Written by Raphael El Brico *
Looking forward to a good football match, something rare lately on Brazilian soil – almost as rare as vaccinations – I waited, in the middle of lunch, the match that was being played in England between Manchester United and Liverpool. Although the tournament is practically won, why not see Salah, Mane and Rashford among the other big stars on the field?
I was surprised when the news came that the match was not going to take place. The reason: Manchester United fans protested outside and inside the legendary Old Trafford Park against the Glazers that own the club.
With armed confusion, the game came to a halt. This reminded me of many good classes I had with Professor Ari Rocco during my MSc in Sports Management.
In the distant 2015 year, I ventured into the North American lands to deepen my Master’s research and went to drink a little water that makes North American leagues promoted to the public and box office phenomena.
At UMASS (University of Massachusetts), I participated in a briefing program at the famous Isenberg School of Management, which has a partnership with the legendary Boston Red Sox, one of the most traditional franchises of MLB, the major national baseball league in a country.
Among the cases with massive numbers and global impact, I asked myself during all the seasons: Why in Brazil not cancel all of our tournaments, turn them into tournaments and run them the same way Americans do? It will definitely be a success.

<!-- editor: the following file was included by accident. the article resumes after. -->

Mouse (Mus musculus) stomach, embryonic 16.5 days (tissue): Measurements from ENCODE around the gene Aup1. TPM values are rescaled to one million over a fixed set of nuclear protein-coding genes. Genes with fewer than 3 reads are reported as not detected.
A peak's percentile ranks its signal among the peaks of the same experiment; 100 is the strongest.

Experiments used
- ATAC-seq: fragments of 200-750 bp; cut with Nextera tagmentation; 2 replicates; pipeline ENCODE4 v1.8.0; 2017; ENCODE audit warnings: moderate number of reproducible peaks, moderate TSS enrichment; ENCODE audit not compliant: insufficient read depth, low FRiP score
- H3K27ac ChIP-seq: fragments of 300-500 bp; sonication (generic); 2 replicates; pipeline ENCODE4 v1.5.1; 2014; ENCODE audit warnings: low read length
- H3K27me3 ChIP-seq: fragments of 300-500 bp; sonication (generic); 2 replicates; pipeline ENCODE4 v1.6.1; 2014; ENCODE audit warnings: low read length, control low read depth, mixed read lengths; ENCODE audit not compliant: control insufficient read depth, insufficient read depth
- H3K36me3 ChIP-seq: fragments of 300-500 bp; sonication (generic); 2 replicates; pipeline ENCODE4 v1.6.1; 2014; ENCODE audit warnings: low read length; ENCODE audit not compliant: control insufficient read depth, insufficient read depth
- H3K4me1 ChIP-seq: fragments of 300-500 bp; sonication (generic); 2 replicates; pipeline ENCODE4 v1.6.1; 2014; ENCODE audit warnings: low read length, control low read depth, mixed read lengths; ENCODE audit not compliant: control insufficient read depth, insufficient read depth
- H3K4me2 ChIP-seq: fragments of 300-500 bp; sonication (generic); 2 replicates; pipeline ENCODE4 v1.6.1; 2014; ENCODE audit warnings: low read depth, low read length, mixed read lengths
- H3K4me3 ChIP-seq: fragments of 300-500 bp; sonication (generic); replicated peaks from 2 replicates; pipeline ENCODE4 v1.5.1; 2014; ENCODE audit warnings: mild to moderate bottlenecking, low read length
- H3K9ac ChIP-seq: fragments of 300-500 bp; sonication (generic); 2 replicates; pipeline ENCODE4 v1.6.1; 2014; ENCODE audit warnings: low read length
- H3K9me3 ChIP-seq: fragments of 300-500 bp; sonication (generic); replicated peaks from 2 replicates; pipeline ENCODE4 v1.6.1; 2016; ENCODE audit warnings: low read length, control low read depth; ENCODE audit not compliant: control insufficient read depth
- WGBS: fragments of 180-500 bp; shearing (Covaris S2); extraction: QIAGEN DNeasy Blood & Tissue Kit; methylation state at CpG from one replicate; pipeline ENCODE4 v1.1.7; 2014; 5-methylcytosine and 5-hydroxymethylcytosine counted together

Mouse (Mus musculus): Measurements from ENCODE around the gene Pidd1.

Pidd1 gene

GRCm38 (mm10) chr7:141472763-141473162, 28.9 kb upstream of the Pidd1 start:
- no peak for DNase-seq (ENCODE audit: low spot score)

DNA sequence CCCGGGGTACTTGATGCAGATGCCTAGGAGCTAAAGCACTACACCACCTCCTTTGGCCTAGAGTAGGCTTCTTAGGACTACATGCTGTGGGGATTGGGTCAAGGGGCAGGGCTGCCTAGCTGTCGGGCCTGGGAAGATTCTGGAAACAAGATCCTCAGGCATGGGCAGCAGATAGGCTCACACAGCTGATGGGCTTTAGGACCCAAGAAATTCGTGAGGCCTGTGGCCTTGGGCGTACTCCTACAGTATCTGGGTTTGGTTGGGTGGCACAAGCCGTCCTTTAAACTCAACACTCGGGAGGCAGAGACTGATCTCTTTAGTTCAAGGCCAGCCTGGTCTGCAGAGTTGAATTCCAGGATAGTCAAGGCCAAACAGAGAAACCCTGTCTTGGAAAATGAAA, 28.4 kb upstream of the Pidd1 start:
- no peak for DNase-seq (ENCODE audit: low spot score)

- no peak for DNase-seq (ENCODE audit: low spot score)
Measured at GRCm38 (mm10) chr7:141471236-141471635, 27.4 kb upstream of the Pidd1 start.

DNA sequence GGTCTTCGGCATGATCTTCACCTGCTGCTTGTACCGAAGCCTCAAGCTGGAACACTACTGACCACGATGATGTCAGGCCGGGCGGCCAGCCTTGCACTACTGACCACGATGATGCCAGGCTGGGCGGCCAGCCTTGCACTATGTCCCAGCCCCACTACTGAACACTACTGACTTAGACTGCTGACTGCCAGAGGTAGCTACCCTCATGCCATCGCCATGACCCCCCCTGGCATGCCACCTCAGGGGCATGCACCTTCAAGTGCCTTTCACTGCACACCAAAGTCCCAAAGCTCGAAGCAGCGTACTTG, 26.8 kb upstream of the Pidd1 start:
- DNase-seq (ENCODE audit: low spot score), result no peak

Quickly, in a conversation during one of the breaks, Professor M. Ari answered me: Culture, Rafa. Every country has its own country. We will not achieve the same results by simply repeating a model.
With a saturated market in England, the owners of the main English teams, many of whom had an American mindset to promote the sport, found themselves in a position to explore new markets and gain worldwide audiences. After all, these clubs need to increase their revenues and return the amount invested in their acquisitions.
The truth is that these billionaires, unsuspecting or arrogant, have forgotten that football is a religion in England. And you cannot play with religion.
When the big English clubs got involved in discussing the European Premier League, they influenced the big hornets. In addition to being indifferent to spoiling today’s greatest possible classics in world football, they have ignored the tradition of regional duels, rivalries and the true meaning of Saturday’s ball to the English. They have forgotten that English football was born, grown and developed on very different cultural pillars from those in the United States.
Neither here in Brazil, which is still in its infancy, nor in England, which has the largest club league in the world, we cannot ignore the culture and society factor in our analyzes, be it clubs or traditional companies.
The message remains for Russian, American, Thai and other business leaders who are investing in football clubs in England. In the UK, respect the cultural rules and don’t touch two things: the Queen and football.
* Raphael Albreco is a researcher and professor of communication and marketing courses in sport.
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